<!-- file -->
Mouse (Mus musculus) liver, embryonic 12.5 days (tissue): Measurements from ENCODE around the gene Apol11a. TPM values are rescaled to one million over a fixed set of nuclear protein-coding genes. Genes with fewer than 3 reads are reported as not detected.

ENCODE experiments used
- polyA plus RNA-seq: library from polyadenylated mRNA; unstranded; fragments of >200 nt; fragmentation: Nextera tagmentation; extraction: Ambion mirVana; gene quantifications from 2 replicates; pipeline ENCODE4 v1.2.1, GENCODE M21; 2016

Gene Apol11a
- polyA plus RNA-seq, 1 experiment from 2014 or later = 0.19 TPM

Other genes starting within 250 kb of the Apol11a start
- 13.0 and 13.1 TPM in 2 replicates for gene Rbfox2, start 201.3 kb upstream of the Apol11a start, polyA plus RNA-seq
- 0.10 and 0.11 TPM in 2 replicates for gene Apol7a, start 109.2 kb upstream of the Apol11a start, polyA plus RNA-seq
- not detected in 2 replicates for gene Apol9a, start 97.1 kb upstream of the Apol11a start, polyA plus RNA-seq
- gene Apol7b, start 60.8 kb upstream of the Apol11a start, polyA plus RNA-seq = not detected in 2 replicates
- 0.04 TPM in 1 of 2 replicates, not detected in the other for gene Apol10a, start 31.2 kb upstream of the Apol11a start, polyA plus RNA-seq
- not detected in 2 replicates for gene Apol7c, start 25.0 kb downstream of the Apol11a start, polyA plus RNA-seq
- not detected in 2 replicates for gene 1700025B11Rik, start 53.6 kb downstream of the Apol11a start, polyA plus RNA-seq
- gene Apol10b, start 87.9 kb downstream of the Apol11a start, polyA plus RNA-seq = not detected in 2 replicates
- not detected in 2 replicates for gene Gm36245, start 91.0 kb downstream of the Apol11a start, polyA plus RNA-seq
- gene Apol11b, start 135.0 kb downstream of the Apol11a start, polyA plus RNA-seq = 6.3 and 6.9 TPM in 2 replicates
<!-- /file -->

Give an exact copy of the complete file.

Mouse (Mus musculus) liver, embryonic 12.5 days (tissue): Measurements from ENCODE around the gene Apol11a. TPM values are rescaled to one million over a fixed set of nuclear protein-coding genes. Genes with fewer than 3 reads are reported as not detected.

ENCODE experiments used
- polyA plus RNA-seq: library from polyadenylated mRNA; unstranded; fragments of >200 nt; fragmentation: Nextera tagmentation; extraction: Ambion mirVana; gene quantifications from 2 replicates; pipeline ENCODE4 v1.2.1, GENCODE M21; 2016

Gene Apol11a
- polyA plus RNA-seq, 1 experiment from 2014 or later = 0.19 TPM

Other genes starting within 250 kb of the Apol11a start
- 13.0 and 13.1 TPM in 2 replicates for gene Rbfox2, start 201.3 kb upstream of the Apol11a start, polyA plus RNA-seq
- 0.10 and 0.11 TPM in 2 replicates for gene Apol7a, start 109.2 kb upstream of the Apol11a start, polyA plus RNA-seq
- not detected in 2 replicates for gene Apol9a, start 97.1 kb upstream of the Apol11a start, polyA plus RNA-seq
- gene Apol7b, start 60.8 kb upstream of the Apol11a start, polyA plus RNA-seq = not detected in 2 replicates
- 0.04 TPM in 1 of 2 replicates, not detected in the other for gene Apol10a, start 31.2 kb upstream of the Apol11a start, polyA plus RNA-seq
- not detected in 2 replicates for gene Apol7c, start 25.0 kb downstream of the Apol11a start, polyA plus RNA-seq
- not detected in 2 replicates for gene 1700025B11Rik, start 53.6 kb downstream of the Apol11a start, polyA plus RNA-seq
- gene Apol10b, start 87.9 kb downstream of the Apol11a start, polyA plus RNA-seq = not detected in 2 replicates
- not detected in 2 replicates for gene Gm36245, start 91.0 kb downstream of the Apol11a start, polyA plus RNA-seq
- gene Apol11b, start 135.0 kb downstream of the Apol11a start, polyA plus RNA-seq = 6.3 and 6.9 TPM in 2 replicates